Location-based intelligence data has a lot of value to direct marketers, because bringing messages to customers at the point of need is key and messages that are directly relevant to a customer’s location are a great way to deliver value, build relationships and yield results.
The overwhelming penetration of smartphones into consumers’ hands and the availability of different layers of location data has changed the game for marketers, says Bill Borelle, svp brand strategy and integrated marketing communications, Pitney Bowes, who presented on the topic of location-based intelligence at the DMA2014 conference in San Diego this week.
“Knowing what is around a person’s location is what’s valuable to marketers,” Borrelle says, adding that knowing a consumer’s location on a map is one thing, but knowing what businesses are in that surrounding area is where the real value comes into play.
Borrelle says research shows 74 percent of smartphone owners use location-based tech through apps, and that transparency from brands and the power to make their own choices is driving that high rate.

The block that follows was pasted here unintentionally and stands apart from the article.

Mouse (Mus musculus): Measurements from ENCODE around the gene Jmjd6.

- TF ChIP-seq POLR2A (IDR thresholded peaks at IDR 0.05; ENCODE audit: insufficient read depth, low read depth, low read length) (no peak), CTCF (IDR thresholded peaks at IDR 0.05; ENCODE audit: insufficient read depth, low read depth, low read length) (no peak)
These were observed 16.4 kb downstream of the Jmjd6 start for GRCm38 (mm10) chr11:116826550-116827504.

“When we give our customers—with full transparency—the option to choose to share their location information in exchange for better service or a price advantage the majority will say yes,” Borrelle says.
There are three primary applications for location data in marketing right now: to present hyper-targeted messages and offers to consumers based on their location; building psychographic and demographic profiles of customers; and aggregating and storing store population location data for market research and future campaigns.
Building profiles of customer based on location intelligence data provides marketers with a unique insight into customer behavior that was previously unavailable to marketing teams.
“Location data can reveal interesting habits and patterns in consumer behavior. We can create a master database of consumer behavior, all unlocked by a consumer’s location-based activities,” Borrelle says.
Creating campaigns based around technologies such as geofencing can attract consumers and provide them with value, but the location data that drives those campaigns can provide marketers with a lot of valuable information, as well.